To demonstrate that the mapping of the group-average second-order connectivity mode onto the group-average DaT SPECT scan (r = 0.884) was not influenced by residual head motion, we generated connectivity modes for the 10% highest movers (N = 84, meanFD range: 0.0376–0.0538) and 10% lowest movers (N = 84, meanFD range: 0.1354–0.3155) of the HCP dataset and computed the spatial correlation to the group-average DaT SPECT scan (N = 209, no head motion metrics were available, so we used the entire sample). This analysis revealed very similar connectivity modes (see Figure 3—figure supplement 2) and a very similar spatial correlation for the low FD group (r = 0.883) and the high FD group (r = 0.886), indicating that this mapping was not induced by residual head motion.

Next, we aimed to demonstrate that the mapping between the connectivity mode and the DaT SPECT scan at the within-subject level was also not influenced by residual head motion. To this end, we divided the subsample of the PPMI dataset where both a resting-state fMRI scan and DaT SPECT are available (used for mapping the second-order connectivity mode onto the DaT SPECT at the within-subject level) in half based on the meanFD (meanFD cutoff = 0.126) and computed the within-subject correlation between the DaT SPECT and connectivity mode for the ‘low motion’ and ‘high motion’ halves of the sample separately. This analysis revealed that the within-subject spatial correlation between the DaT SPECT and second-order connectivity mode was virtually identical between the low and high meanFD samples (see Figure 3—figure supplement 2). Although it does appear that for the caudate-NAcc region the correlations between the connectivity mode and the DaT SPECT scan are slightly lower for the high motion half than for the low motion half. This indicates that the high spatial correlation between the connectivity mode with the DaT SPECT scan is not artificially induced by head motion, but that residual head motion instead weakens this correlation. All these additional analyses thus suggest that the proposed biomarker is not picking up on residual motion.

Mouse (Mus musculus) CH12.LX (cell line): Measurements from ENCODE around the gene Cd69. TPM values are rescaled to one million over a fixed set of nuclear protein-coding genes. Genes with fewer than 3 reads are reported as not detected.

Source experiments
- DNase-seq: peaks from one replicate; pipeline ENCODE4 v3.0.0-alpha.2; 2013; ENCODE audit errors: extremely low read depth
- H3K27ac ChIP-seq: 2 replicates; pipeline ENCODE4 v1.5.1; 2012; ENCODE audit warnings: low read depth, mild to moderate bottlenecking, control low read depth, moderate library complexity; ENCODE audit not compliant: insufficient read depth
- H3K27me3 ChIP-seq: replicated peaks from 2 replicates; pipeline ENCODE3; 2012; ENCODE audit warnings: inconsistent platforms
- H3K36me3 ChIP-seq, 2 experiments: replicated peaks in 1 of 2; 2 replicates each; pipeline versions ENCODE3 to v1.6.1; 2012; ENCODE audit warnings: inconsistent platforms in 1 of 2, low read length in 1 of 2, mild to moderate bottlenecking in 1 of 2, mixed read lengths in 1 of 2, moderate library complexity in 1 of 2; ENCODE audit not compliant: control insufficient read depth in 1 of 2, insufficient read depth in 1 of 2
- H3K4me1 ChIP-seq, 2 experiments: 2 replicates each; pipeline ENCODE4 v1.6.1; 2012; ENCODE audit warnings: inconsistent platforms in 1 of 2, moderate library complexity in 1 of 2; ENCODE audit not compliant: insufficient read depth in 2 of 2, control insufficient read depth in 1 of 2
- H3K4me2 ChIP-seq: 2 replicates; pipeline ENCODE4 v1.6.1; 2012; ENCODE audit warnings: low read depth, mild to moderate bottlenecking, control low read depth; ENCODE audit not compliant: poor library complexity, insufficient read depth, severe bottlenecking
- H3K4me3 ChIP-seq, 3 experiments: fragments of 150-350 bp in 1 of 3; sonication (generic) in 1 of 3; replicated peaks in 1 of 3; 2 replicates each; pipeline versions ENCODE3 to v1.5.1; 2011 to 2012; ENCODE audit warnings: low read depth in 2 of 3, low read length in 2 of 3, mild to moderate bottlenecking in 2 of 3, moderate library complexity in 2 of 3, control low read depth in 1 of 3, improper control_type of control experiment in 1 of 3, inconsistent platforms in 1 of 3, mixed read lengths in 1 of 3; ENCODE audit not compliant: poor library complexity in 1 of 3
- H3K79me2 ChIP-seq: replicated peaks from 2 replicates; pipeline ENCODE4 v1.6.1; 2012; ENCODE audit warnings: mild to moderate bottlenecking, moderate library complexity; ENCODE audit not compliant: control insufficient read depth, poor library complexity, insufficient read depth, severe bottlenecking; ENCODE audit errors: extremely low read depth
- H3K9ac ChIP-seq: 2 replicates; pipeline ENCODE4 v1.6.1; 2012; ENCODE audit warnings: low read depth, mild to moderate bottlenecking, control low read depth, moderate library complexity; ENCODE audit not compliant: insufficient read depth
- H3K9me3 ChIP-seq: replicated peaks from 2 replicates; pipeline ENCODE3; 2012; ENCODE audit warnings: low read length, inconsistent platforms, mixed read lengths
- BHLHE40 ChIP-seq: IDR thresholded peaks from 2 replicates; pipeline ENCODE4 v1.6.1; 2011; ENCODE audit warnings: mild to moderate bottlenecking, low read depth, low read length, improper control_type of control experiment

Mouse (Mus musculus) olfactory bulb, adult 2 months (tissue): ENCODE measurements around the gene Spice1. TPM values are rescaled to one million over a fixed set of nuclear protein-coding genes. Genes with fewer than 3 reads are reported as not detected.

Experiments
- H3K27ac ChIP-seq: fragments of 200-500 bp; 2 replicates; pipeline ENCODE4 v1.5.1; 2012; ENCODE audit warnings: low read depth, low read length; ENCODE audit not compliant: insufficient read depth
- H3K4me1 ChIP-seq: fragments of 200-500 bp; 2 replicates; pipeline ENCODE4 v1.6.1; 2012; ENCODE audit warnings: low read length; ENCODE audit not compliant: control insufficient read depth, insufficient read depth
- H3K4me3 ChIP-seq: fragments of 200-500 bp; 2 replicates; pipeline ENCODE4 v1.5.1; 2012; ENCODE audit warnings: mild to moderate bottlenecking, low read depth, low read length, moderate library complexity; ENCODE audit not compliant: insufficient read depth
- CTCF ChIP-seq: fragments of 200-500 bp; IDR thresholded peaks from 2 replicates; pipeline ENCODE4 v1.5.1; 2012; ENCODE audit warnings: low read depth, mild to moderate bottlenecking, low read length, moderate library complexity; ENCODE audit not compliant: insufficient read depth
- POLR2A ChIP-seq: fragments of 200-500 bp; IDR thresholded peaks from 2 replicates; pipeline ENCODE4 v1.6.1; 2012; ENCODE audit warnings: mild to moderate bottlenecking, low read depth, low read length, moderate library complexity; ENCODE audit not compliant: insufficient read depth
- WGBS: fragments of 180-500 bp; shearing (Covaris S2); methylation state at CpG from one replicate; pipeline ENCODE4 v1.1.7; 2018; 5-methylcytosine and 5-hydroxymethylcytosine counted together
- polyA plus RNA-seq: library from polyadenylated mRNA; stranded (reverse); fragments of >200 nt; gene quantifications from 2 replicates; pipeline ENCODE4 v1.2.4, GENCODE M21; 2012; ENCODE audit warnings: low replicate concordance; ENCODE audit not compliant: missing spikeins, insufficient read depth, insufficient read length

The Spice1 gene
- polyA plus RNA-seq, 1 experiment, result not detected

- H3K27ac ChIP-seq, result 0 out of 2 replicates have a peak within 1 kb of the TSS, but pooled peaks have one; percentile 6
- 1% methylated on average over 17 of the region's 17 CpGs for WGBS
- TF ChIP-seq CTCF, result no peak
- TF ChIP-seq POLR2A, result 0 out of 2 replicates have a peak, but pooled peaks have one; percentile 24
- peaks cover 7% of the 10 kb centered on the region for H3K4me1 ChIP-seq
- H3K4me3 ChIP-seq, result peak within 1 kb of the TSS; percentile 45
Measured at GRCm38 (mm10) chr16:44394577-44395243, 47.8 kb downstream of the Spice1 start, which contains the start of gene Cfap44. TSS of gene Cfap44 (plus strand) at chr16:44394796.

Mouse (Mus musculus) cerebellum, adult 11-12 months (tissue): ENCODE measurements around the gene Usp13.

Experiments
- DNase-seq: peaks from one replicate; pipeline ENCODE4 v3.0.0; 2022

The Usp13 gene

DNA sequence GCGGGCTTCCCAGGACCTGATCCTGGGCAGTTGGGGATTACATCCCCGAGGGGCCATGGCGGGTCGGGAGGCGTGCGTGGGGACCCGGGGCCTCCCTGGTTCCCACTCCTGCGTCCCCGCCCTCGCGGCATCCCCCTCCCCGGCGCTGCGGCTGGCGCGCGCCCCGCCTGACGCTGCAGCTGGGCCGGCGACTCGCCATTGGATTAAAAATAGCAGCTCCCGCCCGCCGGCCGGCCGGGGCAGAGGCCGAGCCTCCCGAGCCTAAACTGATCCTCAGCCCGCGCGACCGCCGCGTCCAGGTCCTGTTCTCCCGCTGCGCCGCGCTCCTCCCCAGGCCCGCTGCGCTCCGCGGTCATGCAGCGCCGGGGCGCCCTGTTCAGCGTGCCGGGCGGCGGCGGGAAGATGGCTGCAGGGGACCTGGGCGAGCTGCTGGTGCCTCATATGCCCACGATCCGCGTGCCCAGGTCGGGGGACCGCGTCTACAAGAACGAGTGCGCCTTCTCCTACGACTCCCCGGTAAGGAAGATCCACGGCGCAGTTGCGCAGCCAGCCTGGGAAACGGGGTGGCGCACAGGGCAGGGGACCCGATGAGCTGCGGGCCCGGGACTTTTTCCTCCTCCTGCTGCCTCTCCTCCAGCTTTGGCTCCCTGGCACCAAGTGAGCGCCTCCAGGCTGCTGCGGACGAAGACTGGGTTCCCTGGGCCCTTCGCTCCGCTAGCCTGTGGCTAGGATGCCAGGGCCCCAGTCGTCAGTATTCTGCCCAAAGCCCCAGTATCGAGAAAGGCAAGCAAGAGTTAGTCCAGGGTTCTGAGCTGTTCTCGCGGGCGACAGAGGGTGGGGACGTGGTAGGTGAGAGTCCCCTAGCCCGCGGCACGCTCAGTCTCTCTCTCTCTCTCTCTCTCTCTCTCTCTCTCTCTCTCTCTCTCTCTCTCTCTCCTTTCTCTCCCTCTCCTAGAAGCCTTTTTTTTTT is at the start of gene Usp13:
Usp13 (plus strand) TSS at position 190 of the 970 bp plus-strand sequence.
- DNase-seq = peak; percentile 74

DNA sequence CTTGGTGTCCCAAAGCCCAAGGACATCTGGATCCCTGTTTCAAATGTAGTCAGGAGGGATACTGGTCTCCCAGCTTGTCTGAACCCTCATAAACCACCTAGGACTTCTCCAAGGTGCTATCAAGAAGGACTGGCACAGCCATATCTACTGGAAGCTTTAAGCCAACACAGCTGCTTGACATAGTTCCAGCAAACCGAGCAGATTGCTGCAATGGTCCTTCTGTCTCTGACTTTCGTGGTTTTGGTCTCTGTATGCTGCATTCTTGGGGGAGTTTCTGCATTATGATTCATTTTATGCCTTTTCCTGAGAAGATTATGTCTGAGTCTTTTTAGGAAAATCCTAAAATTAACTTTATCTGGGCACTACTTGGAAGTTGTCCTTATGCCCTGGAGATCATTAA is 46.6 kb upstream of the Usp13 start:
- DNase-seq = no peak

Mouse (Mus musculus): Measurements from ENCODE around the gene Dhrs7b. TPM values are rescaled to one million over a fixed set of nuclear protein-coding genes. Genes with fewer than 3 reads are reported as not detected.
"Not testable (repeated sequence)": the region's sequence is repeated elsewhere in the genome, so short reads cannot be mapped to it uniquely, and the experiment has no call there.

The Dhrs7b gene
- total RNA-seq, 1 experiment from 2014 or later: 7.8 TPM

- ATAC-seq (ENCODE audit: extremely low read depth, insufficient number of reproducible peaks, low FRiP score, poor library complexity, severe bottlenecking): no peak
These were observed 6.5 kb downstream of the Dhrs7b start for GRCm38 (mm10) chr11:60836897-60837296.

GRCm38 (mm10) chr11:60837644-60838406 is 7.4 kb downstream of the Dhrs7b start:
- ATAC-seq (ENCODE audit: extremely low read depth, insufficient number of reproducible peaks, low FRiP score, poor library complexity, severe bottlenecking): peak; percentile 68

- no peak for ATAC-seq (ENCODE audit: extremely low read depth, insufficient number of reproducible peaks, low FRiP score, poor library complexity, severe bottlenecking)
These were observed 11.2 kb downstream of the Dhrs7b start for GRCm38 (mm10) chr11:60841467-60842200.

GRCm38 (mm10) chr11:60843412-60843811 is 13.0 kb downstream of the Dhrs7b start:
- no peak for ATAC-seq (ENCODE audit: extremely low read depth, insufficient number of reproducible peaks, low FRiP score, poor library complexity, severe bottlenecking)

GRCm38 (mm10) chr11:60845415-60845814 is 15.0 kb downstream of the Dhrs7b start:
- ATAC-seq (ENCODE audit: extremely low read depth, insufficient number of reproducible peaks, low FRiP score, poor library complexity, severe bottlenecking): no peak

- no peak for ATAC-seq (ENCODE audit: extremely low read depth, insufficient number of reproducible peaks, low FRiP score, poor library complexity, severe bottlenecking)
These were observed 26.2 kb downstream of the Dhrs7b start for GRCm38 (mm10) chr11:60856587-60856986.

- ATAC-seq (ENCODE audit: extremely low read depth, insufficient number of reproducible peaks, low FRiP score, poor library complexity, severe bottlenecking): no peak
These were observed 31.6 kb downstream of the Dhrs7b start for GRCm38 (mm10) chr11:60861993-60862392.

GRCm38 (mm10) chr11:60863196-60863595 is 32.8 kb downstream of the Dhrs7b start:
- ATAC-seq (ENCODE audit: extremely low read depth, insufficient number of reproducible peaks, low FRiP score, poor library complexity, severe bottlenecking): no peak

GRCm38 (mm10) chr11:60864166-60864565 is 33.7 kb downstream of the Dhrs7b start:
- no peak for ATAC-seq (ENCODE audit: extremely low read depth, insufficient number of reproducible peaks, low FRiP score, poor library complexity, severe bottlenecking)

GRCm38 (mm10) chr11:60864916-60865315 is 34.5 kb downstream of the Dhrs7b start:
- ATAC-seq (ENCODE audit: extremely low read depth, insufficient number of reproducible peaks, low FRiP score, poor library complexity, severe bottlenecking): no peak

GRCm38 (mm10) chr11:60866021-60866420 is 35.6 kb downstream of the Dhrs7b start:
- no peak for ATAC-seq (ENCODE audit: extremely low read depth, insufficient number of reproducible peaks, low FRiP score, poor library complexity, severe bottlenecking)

Post-hoc analyses of age and sex

For all the analyses described in the article (effects of diagnosis and L-DOPA in the PD dataset and associations with smoking and drinking in the HCP dataset), we conducted post-hoc sensitivity analyses to rule out that the group differences and behavioural associations revealed by our analyses were dependent on age and sex. To this end, we conducted two types of analyses. First, we repeated our main analyses by including covariates for age and sex in our statistical models in addition to the TSM coefficients to verify that effects remained (close to) significant when including these demographic variables. Next, we only included age and sex in our statistical models (without the TSM coefficients) to verify that effects were not explained by age and/or sex only. The outcomes of these analyses (X2 and p-value) are listed in Appendix 2—table 1 and demonstrate that none of the significant effects observed in our main analyses were dependent on age or sex. However, adding age and sex (age in particular) did increase the significance of findings substantially for the analyses investigating the L-DOPA-induced changes. This might be explained by the fact that patients who are older often have more severe PD and do not benefit as much anymore from L-DOPA treatment.

Post-hoc analyses using different usage thresholds for tobacco and alcohol use